Third, cultural and social dimensions appear to be central factors in HIV risk behaviors in WACB, because they exert a profound influence on women’s capacities to negotiate condom use. This limits the effectiveness of individual approaches to HIV prevention, because they do not account for the social nature of HIV risk behaviors [72]. Therefore, it appears that effective interventions would aim to influence community norms and establish strategies to reduce risks at multiple levels: interpersonal, local, community, and cultural [67]. PA offer a step in this direction, since such approaches address problems beyond the individual level.

Alternative approaches: PA to prevent HIV

PA offer a promising alternative for HIV prevention programs targeting WACB because their primary goal is to increase the empowerment of individuals and communities [21,74], thereby restoring the power balance.

More than a rigid research methodology, PA constitute a social process that aims to restore power to those who are oppressed [22]. These approaches are based on both local knowledge and experience [75] and professional practices [76]. The use of local knowledge and experience encourages these communities to take concrete action to improve their lives [77], whereas input from professionals supports the design of formal interventions to resolve problems [74,78].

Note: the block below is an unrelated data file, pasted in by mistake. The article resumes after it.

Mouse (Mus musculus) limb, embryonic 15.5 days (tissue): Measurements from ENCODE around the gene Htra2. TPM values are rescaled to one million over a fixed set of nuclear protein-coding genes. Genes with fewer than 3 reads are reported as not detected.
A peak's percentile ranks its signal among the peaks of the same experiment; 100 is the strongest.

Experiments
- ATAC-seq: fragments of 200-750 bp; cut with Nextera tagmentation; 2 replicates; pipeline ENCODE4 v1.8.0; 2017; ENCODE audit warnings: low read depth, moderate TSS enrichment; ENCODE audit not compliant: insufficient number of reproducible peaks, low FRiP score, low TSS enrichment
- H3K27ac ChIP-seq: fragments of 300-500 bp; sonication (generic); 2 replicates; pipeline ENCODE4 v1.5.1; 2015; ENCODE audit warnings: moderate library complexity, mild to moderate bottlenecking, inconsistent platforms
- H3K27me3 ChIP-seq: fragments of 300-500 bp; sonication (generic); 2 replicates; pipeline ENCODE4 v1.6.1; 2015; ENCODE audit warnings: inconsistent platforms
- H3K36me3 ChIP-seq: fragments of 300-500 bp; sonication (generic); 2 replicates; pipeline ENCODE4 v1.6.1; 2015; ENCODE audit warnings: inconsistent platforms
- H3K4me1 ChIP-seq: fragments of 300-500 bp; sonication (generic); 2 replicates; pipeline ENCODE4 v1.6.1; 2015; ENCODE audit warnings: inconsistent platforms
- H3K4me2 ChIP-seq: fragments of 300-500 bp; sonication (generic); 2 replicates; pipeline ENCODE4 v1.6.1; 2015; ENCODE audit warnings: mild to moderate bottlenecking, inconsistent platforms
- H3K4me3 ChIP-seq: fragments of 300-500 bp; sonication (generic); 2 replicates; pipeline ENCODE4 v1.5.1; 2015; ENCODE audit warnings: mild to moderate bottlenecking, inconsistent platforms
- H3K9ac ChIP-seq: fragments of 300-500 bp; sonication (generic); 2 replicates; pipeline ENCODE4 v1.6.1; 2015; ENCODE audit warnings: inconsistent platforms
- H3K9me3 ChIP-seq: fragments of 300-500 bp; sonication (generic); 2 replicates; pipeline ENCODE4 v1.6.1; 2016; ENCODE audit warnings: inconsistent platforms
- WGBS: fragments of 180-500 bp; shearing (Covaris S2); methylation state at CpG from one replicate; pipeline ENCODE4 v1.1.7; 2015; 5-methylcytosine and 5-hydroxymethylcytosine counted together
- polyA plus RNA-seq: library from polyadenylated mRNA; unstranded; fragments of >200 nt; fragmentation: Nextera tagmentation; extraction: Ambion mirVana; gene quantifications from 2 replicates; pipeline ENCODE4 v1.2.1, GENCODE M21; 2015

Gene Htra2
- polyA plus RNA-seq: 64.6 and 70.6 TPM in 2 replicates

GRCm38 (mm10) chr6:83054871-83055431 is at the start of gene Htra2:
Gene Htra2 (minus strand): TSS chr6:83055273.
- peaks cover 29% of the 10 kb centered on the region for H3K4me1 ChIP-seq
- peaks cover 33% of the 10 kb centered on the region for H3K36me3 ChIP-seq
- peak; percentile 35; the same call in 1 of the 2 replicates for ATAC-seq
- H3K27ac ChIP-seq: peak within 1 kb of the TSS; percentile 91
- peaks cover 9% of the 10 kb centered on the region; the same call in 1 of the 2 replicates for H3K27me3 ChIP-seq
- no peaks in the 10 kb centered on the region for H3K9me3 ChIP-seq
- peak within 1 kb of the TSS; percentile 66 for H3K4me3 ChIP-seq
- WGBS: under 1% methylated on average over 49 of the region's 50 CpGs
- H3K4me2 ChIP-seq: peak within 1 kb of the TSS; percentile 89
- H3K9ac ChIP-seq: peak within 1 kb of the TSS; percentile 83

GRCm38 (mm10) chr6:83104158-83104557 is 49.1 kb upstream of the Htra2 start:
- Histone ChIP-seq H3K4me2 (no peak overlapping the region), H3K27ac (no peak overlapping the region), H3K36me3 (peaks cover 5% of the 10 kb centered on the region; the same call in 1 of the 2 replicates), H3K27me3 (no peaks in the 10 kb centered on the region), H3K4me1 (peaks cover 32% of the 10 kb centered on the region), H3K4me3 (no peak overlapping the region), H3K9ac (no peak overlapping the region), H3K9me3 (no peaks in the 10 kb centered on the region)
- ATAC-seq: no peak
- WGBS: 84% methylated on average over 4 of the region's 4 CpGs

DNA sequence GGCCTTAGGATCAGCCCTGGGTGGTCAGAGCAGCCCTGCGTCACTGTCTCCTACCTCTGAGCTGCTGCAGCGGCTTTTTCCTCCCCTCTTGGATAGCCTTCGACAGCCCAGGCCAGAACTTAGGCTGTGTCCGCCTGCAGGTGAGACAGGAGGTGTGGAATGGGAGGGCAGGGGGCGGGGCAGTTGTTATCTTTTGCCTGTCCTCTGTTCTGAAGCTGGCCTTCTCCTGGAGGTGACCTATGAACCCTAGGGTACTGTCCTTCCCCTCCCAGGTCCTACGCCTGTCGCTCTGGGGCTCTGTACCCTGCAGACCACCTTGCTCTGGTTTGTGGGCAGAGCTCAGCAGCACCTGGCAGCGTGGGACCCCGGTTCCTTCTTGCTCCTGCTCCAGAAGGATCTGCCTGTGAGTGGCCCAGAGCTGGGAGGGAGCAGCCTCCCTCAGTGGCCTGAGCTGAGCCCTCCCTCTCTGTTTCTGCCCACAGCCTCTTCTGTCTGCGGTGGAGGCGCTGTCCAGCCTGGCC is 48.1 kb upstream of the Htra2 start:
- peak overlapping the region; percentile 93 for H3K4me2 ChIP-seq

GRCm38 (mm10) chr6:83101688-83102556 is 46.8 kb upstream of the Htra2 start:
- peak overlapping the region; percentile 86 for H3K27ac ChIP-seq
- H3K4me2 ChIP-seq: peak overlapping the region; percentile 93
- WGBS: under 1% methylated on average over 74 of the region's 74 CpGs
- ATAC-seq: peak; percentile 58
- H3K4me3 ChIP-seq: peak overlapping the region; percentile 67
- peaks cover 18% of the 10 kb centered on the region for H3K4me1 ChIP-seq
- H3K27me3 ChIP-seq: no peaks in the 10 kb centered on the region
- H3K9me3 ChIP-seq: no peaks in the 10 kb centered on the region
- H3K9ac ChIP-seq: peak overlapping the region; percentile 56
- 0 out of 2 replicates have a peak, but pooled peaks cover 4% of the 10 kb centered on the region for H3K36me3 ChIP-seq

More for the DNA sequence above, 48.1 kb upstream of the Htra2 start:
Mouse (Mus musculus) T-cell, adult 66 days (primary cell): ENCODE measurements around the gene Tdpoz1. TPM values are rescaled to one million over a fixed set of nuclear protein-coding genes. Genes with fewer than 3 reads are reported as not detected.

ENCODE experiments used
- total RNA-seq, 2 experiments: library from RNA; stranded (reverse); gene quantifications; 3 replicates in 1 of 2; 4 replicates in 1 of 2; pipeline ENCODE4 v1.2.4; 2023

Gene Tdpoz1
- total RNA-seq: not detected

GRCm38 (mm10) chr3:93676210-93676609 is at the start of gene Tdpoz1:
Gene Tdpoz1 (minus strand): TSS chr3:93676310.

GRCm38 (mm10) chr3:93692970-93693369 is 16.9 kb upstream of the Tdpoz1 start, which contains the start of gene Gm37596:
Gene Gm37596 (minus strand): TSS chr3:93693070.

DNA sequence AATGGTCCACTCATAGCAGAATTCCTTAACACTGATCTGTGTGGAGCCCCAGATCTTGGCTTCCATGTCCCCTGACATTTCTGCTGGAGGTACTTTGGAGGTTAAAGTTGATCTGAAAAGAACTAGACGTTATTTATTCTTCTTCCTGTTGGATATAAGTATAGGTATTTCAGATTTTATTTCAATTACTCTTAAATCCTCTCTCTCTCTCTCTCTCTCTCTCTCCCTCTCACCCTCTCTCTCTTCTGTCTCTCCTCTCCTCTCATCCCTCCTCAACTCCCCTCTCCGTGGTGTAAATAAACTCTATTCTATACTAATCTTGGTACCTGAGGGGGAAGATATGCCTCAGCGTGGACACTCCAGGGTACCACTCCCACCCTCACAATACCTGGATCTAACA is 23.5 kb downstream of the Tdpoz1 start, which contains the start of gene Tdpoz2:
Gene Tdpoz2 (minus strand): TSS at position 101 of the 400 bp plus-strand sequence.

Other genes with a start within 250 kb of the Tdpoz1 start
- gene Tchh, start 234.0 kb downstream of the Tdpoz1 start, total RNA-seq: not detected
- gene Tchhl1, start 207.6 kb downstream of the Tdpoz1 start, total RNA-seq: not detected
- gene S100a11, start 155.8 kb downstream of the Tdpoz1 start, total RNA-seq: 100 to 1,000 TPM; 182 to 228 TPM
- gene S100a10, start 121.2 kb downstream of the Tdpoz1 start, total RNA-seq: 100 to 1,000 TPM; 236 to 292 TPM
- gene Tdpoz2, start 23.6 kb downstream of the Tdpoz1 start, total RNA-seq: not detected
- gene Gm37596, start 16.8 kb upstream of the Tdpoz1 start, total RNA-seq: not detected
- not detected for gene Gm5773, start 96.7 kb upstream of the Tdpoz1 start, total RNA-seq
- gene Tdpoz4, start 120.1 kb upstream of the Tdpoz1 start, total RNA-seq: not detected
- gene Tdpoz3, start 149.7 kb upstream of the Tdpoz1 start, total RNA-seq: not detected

Through this participatory process, power is shared more equitably between researchers and participants, resulting in a collaboration between equal partners [21,78] having different, but nonetheless relevant, expertise. This collaboration requires a mutual sharing of knowledge and learning [76]. The PA requires the community to be engaged throughout the duration of the project [21], so that the key goals of empowerment and capacity building can be achieved.

However, some challenges in developing PA have been documented [79]. First, there is no set of PA principles applicable to all research projects. Each participatory process has to be defined. Therefore, multiple research designs and methodologies are available, “each partnership has to decide what works best for its research question or intervention goal in its particular community context” [79]. Each project is thus extremely time-consuming and involves negotiating throughout the process. Moreover, given the uniqueness of each project, it is impossible to accurately predict future outcomes. Second, it is difficult to define the “community”. However, this definition is crucial considering that it is used to target partners and community representatives involved from the project design. They will be in a position of power to influence the whole project and work for the recognition of the community priorities.

The advantage of PA to prevent HIV: empowerment